Lama Lhundrup: Most are okay, most are correct. Right? These are the eighteen root downfalls. If you observe these eighteen root vows purely, then the forty-six auxiliary vows are already included in these root eighteen vows.
THE FOUR CONDITIONS
There are four main conditions that have to be fulfilled in order to incur the complete transgression of a root vow. The first of these conditions is having broken a vow before and still wishing to break it in the future. Secondly, we are not able to abandon that downfall and we wish to pursue the downfall again. Thirdly, we feel very happy to break the vow and we don’t see any faults or disadvantages to our actions. Lastly, we don’t have any sense of shame or consideration for others. If these four points are present, there is complete transgression of the root vow.
We explained these eighteen root downfalls very briefly, but if we explain them elaborately, each vow branches out into many, many different points.
Two of these eighteen vows do not require the fulfillment of all four conditions in order to incur the full transgression. These two vows are giving up bodhicitta and the generation of wrong views. These two vows do not require all four conditions to be present for complete transgression. The moment you give up or totally disregard bodhicitta, that naturally causes the root downfall, without the presence of any of the four conditions. Also, the generation of wrong views is powerful enough to cut off the continuum of virtue. So, these two vows do not require the presence of the four conditions, but the remaining sixteen require the presence of all four conditions in order to incur the full downfall. If all four conditions are not present, we incur only the shortcoming of breaking that particular vow.
Of these four conditions, if we have one point that says if we don’t see the fault or the harm in that transgression, we have a medium level of contamination. Literally it’s called “medium contamination,” and we have only a partial transgression as opposed to a full transgression.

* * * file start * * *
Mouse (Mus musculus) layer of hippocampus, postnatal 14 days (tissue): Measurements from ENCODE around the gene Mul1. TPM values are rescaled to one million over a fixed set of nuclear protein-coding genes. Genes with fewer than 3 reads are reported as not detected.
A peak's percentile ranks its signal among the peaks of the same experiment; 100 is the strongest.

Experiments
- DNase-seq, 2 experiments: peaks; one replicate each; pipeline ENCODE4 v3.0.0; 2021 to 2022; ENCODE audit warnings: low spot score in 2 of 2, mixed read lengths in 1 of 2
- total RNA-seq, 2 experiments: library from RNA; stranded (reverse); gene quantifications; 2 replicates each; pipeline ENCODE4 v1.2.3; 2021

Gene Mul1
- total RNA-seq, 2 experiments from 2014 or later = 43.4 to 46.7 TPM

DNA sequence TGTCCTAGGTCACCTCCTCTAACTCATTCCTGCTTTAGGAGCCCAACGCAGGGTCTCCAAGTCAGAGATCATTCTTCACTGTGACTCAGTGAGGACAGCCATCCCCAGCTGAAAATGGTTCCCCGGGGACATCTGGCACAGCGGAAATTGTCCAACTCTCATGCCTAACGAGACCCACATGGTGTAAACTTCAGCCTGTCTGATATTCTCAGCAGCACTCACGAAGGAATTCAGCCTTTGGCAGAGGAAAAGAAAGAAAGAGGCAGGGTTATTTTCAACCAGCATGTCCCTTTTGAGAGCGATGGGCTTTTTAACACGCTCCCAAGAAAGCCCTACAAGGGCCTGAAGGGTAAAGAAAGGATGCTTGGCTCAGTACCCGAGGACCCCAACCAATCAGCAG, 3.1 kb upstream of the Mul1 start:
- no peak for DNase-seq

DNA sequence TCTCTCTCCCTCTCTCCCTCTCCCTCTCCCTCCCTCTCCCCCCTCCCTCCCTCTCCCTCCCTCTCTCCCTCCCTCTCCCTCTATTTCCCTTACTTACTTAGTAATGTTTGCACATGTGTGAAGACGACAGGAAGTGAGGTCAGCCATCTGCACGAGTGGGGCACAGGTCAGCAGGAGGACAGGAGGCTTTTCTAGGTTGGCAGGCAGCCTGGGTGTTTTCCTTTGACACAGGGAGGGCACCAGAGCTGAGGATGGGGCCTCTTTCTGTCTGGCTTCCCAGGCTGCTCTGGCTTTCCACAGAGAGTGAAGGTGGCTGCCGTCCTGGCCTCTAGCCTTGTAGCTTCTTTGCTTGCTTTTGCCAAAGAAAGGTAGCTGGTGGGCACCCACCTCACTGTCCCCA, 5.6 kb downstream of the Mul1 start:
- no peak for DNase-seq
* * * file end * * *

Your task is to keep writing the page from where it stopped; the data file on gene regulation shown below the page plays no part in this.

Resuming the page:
If we engage in one of these root downfalls and we see the faults or the shortcomings of undertaking that course of action, we incur only a small contamination. If we have this particular condition but do not have the other three conditions, by being aware of the fault in this action, it becomes only a small shortcoming. Having understood these eighteen root downfalls, because they can be so easily accrued, if we constantly familiarise ourselves with the shortcomings, then it helps us to avoid engaging in them so easily.
The fourth condition — having a sense of shame or consideration for others — refers to the fact that if we engage in a particular transgression, we will experience the expected, ripening result, and having that awareness, we try to abstain from that negative action. That is having a sense of shame. Also, if we have consideration for others in the sense that if we engage in a particular negative action, then others will come to know of it and the Buddha will know of it. We abstain from the negative act out of consideration for others. These two points are essential for practicing Dharma. If we have a strong sense of shame and consideration for others, then we do not easily incur the transgression of vows. So, it is essential that we observe this sense of shame and consideration.
Do you have any doubts or questions about these points?
Lama Lhundrup: Yes, it is very easy. When we study and meditate on the graduated path to enlightenment, the first and foremost point is renunciation, in order to realise the shortcomings of cyclic existence. If we are attached to our possessions or the pleasures of this life, there is no way to generate renunciation, and if we do not have renunciation, there is no way to generate compassion, and without compassion there’s no bodhicitta.
Okay, you can use for others. Your motivation is for others, not for your selfish motivation but for others. Eating chocolate “I eat for beneficial all mother sentient beings.” All right? Okay? So then for the whole day if you want chocolate, you have no problem. All right? Yes, it depends on your mind. It looks easy. If you have control of your mind, then okay. Right? Simple.